Class of 2020 graduate Wang Hai Feng came to Essex from Malaysia to study BSc Computer Science. Feng gives us an insight into his time at Essex and how, with the support of the Essex Startups team, his idea evolved and helped him prepare for launching his business.
I knew I wanted to study in the UK and was drawn to Essex after researching the teaching staff and learning that they were pioneers in the development of computer networking and gaming technologies, which immediately appealed to my personal interests.
Before starting my studies, I attended virtual video games conventions and other events online, as nothing like this was happening for gamers in my local area. It was great having access to these events to watch online, but I was finding it difficult to get to know other attendees with similar interests to me.
It was then during my first game development project, my idea came to me – if there was a platform that could facilitate like-minded people to come together in a digital space, ideas could be shared, a support system could be established, and promotion of projects could be greatly accelerated. A platform such as this would help games developers working in isolation to fulfil their potential and gamers to explore new experiences together.
In the second year of my degree, we participated in an outreach workshop with the Essex Startups team. In small teams, we were set a business challenge and worked together to find a solution. Not only did this introduce me to the support available to student entrepreneurs on campus, but the team emphasised the need to focus on people. In computer science, we were so used to being technology-facing that it was easy to forget that we were building products and services for humans!
When the pandemic hit, I seized the opportunity to participate in some of the Essex Startups events and think more seriously about the ways I could develop my idea to become a viable business. I knew what the problem was and what I wanted to achieve but wasn’t sure of how to get there. The events, such as the evolve Programme, gave me the toolbox to address key challenges and motivated me to focus on the processes that would help me to achieve my goals. At the end of the evolve Programme I participated in the pitching event and was delighted to be awarded £3,000 of investment (funded by Santander Universities).
I am now back in Malaysia working part-time on the business. My full-time software developer job is very flexible, allowing me to adapt my hours to the needs of my business and provides me with an income to cover both my personal and start-up expenses, such as equipment and software.
At this point in time, my MVP (Minimal Viable Product) is up and running in its basic form, with around 30% of the requirements filled. The funding I received as a result of participating in the evolve Programme has allowed me to reach this stage.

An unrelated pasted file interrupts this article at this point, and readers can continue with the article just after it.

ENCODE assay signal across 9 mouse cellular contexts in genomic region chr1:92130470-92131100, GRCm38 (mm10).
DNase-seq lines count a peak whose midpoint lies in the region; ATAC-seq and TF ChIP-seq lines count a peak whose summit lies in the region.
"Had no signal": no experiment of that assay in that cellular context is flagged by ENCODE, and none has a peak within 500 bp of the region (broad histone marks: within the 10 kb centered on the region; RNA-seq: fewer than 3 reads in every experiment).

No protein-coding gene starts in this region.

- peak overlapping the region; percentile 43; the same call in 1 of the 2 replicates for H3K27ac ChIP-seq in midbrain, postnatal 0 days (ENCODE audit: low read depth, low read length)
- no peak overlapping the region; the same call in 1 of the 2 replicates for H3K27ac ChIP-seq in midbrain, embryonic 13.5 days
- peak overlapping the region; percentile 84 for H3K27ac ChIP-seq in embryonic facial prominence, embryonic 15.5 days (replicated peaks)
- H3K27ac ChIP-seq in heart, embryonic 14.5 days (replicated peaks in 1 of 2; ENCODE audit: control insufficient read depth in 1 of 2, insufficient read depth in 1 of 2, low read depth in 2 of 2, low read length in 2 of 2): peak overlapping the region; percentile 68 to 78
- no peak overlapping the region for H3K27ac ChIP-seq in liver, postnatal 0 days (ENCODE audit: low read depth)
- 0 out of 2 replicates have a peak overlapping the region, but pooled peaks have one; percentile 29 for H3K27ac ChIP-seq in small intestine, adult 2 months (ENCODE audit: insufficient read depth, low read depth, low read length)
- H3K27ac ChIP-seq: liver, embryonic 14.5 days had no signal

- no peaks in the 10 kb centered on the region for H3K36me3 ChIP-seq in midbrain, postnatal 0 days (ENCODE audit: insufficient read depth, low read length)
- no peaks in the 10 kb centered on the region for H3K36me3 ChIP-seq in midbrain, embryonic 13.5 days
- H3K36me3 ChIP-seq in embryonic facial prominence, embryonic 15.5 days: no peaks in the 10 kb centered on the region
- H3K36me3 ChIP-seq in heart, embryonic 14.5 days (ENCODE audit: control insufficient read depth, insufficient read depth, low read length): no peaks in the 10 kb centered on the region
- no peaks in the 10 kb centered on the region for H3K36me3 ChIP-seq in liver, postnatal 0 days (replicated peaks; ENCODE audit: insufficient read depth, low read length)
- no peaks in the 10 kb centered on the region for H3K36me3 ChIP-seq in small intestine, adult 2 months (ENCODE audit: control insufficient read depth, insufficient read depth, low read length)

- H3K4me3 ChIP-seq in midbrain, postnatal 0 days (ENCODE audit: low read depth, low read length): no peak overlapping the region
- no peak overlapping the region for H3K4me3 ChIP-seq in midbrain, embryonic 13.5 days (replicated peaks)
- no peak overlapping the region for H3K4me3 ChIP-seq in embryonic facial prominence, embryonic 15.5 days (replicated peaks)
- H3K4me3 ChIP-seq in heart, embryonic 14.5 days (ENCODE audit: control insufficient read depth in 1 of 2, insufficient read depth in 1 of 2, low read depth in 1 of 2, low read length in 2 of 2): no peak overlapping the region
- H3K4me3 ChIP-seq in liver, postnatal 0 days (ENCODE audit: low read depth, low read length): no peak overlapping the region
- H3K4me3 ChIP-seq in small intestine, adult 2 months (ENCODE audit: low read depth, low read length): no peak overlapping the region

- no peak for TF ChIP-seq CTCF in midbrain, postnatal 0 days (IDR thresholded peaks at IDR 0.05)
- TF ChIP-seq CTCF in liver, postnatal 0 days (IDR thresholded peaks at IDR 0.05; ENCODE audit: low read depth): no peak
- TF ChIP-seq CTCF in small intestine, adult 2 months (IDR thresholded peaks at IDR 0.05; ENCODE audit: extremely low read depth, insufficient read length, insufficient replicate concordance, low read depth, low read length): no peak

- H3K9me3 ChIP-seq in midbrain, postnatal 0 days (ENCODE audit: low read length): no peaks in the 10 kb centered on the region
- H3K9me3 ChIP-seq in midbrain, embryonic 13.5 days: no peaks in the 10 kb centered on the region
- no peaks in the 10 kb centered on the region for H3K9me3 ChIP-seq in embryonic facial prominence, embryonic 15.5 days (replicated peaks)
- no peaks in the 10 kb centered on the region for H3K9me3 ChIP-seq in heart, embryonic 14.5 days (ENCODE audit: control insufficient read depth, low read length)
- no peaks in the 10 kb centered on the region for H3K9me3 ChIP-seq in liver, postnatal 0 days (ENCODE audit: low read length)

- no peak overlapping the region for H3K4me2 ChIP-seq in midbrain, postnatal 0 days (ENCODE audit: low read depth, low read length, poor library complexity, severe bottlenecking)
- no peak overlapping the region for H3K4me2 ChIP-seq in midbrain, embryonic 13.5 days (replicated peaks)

Routine is vital for me to ensure that I fulfil the requirements of my employment and maintain the momentum of the service I’m building. Free time is really important, however the lines between work and play have blurred slightly because my hobby has become my business. The passion I have helps to keep me motivated, but I do build little rituals into my day to allow myself time to clear my head and recharge – for example, always going out for a walk before dinner. I also try to keep Saturdays completely clear, so I can see friends and attend events.
My plan is to launch my MVP in early 2023. For me the market is visible and I’m confident that the demand will be instant. Further investment will be needed further down the line, but I have taken the decision to seek this once the service is up and running and already generating revenue, to actively demonstrate the return on investment.
I believe that the potential to expand will emerge, but it has become clear that there are many considerations to be made when it comes to bringing business partners on board. It’s not simply a case of choosing the right people with the necessary passion and qualifications, it must also be the right time for them personally and complement their ultimate life goals to ensure their commitment and drive.
If you have an idea, start as early as possible. It will always take longer than anticipated, so the younger you are when you start then the more time you have to fail! Starting any business is a leap of faith, but following your passion is key to finding purpose in your life.
Do not limit yourself by products or services that already exist. There is so much out there, there are bound to be similarities. Own your idea, start with a blank page and build on what you believe the world to need. Don’t let yourself be influenced by the media, it can stifle your thinking and dilute your idea. Be clear on what you want to do and then begin your research to help validate it.
And, lastly, find your people – they could be from any aspect of your life but stick with those who nourish your positivity because they are the ones who will keep you motivated. I was lucky to establish some great friendships with other founders that I met at Essex Startups events. We still maintain regular contact and I greatly value their support and perspective on real business problems that I face.
If you have a potential business idea, or are interested in developing your business skills, find out more about the training, events and support Essex Startups offers to current students and recent graduates.
University of Essex
Essex Startups offers wide range of training, support and funding opportunities to our community of budding entrepreneurs. Whether you already have a business idea, or are simply interested in the possibility of working for yourself in the future, we can provide the guidance and support to help make your dreams a reality.